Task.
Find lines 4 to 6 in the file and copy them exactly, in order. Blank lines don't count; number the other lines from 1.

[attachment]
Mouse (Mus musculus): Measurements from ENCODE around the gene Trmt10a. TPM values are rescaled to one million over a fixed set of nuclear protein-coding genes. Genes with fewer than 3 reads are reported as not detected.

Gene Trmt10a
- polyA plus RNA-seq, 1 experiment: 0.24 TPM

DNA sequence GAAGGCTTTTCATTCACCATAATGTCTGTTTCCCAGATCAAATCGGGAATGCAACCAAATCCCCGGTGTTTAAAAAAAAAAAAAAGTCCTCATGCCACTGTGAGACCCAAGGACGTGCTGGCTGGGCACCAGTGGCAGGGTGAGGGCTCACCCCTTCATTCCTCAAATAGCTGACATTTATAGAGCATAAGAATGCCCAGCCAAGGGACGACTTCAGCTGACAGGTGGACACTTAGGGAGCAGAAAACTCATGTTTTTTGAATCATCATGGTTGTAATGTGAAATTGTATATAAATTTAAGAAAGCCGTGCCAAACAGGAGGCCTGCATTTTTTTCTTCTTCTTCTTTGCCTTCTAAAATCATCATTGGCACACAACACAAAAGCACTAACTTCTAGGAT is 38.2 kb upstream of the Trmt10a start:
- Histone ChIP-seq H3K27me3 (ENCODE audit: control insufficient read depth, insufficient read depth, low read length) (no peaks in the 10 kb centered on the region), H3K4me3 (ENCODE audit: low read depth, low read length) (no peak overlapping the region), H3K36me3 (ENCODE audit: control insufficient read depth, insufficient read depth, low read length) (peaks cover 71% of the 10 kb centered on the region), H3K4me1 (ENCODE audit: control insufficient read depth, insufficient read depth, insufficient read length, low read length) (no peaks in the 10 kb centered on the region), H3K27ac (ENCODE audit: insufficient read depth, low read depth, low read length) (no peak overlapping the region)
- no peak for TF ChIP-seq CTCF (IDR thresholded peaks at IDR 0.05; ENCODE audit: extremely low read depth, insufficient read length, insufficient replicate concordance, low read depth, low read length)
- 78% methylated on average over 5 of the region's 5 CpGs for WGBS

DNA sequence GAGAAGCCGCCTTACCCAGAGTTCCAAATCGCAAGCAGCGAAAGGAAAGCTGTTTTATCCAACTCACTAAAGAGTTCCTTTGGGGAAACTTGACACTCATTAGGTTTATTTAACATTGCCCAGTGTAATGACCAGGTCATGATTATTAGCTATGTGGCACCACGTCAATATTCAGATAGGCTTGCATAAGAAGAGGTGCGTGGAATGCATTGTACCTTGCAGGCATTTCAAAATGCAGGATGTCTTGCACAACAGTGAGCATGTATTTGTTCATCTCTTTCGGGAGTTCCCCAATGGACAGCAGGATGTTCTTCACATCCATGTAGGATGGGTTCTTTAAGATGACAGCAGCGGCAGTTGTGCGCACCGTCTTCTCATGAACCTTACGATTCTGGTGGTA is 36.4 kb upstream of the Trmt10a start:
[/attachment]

DNA sequence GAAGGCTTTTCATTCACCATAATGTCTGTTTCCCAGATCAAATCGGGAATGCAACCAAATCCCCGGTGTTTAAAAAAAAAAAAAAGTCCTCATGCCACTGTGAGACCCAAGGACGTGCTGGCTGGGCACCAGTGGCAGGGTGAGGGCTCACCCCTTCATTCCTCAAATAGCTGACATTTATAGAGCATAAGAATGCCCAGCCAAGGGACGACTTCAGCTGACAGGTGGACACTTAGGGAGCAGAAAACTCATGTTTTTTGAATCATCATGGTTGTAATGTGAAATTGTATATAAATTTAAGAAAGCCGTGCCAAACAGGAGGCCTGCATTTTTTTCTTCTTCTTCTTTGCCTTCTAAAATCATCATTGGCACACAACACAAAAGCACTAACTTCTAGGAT is 38.2 kb upstream of the Trmt10a start:
- Histone ChIP-seq H3K27me3 (ENCODE audit: control insufficient read depth, insufficient read depth, low read length) (no peaks in the 10 kb centered on the region), H3K4me3 (ENCODE audit: low read depth, low read length) (no peak overlapping the region), H3K36me3 (ENCODE audit: control insufficient read depth, insufficient read depth, low read length) (peaks cover 71% of the 10 kb centered on the region), H3K4me1 (ENCODE audit: control insufficient read depth, insufficient read depth, insufficient read length, low read length) (no peaks in the 10 kb centered on the region), H3K27ac (ENCODE audit: insufficient read depth, low read depth, low read length) (no peak overlapping the region)
- no peak for TF ChIP-seq CTCF (IDR thresholded peaks at IDR 0.05; ENCODE audit: extremely low read depth, insufficient read length, insufficient replicate concordance, low read depth, low read length)